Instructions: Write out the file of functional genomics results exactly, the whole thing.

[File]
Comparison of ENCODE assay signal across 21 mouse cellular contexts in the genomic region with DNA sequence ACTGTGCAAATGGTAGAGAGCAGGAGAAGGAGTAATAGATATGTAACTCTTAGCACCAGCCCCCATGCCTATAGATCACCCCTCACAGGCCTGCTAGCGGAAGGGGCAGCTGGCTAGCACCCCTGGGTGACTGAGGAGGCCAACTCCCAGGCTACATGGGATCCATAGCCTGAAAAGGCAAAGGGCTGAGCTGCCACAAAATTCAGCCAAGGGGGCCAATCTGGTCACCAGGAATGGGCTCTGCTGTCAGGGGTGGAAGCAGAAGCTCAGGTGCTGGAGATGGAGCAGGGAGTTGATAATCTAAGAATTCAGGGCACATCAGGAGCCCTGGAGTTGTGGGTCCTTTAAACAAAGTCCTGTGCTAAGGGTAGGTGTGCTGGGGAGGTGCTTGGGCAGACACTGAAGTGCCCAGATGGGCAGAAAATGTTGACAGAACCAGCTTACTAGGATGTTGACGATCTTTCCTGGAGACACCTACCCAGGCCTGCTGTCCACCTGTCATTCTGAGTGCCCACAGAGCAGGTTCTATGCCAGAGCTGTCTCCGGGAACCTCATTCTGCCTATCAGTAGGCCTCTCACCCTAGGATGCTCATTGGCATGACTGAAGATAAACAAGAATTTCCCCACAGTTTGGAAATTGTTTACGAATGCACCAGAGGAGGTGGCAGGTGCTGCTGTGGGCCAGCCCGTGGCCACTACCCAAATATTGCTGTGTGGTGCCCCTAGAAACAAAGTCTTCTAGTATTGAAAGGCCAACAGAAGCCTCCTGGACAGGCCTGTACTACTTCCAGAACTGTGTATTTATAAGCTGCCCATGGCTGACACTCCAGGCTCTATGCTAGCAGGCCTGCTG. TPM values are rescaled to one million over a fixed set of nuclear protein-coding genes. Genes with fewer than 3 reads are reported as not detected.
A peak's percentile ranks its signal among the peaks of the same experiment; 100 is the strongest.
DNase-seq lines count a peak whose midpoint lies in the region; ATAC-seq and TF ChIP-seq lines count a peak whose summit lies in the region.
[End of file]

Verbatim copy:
Comparison of ENCODE assay signal across 21 mouse cellular contexts in the genomic region with DNA sequence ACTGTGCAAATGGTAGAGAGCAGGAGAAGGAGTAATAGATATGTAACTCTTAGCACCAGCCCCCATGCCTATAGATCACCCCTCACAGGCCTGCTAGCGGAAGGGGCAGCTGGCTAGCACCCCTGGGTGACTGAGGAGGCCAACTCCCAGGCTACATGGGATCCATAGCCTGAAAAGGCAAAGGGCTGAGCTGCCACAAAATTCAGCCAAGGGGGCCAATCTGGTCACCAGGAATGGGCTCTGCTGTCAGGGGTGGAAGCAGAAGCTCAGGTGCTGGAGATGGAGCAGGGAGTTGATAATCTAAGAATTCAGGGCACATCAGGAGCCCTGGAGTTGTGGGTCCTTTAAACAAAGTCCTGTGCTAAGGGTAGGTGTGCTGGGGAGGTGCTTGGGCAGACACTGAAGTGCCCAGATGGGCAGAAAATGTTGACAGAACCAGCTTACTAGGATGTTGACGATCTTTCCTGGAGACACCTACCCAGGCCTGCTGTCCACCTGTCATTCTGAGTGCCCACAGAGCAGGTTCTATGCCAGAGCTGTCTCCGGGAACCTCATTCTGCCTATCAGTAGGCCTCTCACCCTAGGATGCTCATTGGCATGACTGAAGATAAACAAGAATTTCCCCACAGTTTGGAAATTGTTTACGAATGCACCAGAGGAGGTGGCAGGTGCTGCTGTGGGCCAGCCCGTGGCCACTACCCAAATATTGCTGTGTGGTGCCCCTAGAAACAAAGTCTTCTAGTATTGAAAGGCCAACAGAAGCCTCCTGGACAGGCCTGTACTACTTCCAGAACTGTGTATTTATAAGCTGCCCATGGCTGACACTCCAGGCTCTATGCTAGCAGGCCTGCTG. TPM values are rescaled to one million over a fixed set of nuclear protein-coding genes. Genes with fewer than 3 reads are reported as not detected.
A peak's percentile ranks its signal among the peaks of the same experiment; 100 is the strongest.
DNase-seq lines count a peak whose midpoint lies in the region; ATAC-seq and TF ChIP-seq lines count a peak whose summit lies in the region.